In 1847 Judd graduated from Wesleyan University. After graduating he would take on several teaching positions, first at a high school in Portland, Connecticut in 1847, then at Wesleyan Academy in Wilbraham, Massachusetts from 1848 to 1849, then as a principal of a high school in Middletown, Connecticut in 1850. In 1850 he began studying analytical and agricultural chemistry at Yale for the next three years with John Pitkin Norton. In 1852 he took a job lecturing on agriculture in Windham County, Connecticut until 1853. Judd recalled that his chemistry research at Yale lowered much of his hope for the science, deeming that "much of the so-called agricultural science is yet unreliable." Judd still sought a way to bring the latest research to farmers, but was nevertheless skeptical of much of it.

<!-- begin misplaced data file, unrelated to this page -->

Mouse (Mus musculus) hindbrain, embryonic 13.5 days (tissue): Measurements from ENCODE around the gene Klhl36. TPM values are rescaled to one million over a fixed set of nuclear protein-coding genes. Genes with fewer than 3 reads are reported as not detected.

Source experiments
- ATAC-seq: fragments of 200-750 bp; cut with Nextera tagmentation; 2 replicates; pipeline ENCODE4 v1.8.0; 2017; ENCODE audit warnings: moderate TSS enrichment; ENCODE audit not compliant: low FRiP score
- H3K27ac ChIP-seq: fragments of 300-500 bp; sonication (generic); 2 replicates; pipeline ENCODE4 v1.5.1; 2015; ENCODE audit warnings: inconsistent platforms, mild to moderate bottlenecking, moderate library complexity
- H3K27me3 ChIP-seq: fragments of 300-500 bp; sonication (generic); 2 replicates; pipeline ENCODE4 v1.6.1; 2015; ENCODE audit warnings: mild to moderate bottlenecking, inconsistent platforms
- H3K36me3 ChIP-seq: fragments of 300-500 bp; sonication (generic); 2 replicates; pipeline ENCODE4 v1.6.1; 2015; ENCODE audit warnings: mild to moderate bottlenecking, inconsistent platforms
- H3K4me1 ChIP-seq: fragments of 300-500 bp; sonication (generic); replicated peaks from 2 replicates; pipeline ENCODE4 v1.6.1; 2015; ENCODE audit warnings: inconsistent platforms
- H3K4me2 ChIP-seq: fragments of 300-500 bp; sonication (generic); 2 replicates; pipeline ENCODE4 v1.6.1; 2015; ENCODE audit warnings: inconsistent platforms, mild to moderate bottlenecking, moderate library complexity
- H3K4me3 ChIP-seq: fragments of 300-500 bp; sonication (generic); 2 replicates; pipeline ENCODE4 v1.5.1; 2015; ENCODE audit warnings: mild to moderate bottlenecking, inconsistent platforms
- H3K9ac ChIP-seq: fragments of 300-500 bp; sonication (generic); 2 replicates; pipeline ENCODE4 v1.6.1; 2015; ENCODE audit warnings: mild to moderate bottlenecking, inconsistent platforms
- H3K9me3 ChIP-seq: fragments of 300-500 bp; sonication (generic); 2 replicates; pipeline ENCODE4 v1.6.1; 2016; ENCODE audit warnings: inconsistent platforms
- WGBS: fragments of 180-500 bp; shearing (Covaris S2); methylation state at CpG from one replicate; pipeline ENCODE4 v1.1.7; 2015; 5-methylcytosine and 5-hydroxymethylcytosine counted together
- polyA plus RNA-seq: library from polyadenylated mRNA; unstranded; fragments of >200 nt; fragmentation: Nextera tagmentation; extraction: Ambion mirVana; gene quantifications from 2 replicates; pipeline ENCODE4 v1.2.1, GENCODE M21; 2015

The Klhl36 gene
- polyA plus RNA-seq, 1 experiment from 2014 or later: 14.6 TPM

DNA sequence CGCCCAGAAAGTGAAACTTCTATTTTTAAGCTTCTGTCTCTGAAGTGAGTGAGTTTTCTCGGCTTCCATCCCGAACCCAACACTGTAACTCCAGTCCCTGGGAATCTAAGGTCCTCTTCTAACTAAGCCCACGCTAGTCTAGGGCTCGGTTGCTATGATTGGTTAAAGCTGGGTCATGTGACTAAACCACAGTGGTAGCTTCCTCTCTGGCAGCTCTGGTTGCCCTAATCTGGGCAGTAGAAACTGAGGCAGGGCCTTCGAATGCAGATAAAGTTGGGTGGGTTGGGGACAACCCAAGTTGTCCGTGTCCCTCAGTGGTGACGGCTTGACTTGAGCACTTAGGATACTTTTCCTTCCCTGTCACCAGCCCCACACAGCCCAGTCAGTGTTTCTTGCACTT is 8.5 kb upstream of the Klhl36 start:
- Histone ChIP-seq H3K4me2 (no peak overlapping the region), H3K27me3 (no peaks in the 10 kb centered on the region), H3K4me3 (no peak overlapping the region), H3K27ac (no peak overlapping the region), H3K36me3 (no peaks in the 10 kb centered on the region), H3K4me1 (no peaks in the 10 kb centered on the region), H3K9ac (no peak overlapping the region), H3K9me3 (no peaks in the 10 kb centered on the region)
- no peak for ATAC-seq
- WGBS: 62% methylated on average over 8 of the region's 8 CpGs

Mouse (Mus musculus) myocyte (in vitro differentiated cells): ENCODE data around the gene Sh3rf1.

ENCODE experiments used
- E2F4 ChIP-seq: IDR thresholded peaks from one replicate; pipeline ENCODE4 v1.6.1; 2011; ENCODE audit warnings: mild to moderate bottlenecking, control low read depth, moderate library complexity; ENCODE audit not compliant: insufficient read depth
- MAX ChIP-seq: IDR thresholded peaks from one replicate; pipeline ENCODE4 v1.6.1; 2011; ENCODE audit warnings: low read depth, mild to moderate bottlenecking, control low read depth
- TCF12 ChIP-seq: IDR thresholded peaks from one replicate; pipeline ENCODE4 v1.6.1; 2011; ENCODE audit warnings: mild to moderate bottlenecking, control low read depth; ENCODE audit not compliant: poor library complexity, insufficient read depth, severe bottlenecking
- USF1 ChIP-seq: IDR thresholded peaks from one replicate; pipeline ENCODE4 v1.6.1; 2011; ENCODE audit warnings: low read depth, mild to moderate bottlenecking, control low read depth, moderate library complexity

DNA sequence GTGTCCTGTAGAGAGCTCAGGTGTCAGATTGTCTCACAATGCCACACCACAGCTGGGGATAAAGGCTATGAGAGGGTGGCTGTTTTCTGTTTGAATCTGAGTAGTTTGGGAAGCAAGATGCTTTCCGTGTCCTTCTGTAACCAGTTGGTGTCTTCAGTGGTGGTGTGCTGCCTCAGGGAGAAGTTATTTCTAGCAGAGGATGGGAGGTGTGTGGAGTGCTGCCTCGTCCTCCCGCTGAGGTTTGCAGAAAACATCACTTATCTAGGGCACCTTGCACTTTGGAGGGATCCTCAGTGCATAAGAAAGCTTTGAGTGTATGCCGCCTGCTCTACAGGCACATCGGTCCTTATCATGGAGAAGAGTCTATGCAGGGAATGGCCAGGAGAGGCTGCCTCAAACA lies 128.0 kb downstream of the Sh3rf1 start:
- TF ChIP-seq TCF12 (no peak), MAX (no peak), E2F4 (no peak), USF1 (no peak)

In 1853 he was made editor of the American Agriculturist (sometimes referred to as the American Agriculturalist), then run by its founders, Anthony B. Allen and his brother Richard L. Allen. He became owner and publisher in 1856. In 1856 Judd moved to Flushing, New York where he lived until 1871. Judd championed the idea of clear and concise writing in journals, and was able to turn a paper of scientific jargon into something any literate farmer was able to understand. Editors would obtain scientific material from colleges and would evaluate it and make it accessible for their readers. He was also one of the first people to practically apply opinion polls—sending out questionnaires on crop reports to his subscribers between May and September and publishing the results in the American Agriculturist. His success helped make American Agriculturist into one of the leading agricultural journals in the nation, going from a circulation 1,000 in 1856, to over 100,000 in 1864. However the paper was hard hit by the depression of 1873, and was failing by 1879. He would stay there until 1881, alongside being the agricultural editor of the New York Times from 1855 to 1863. He became the principal member of the firm Orange Judd and Company, located in Chicago, which focused on publishing agricultural and scientific books, as well as The Hearth and Home from 1870 to 1873.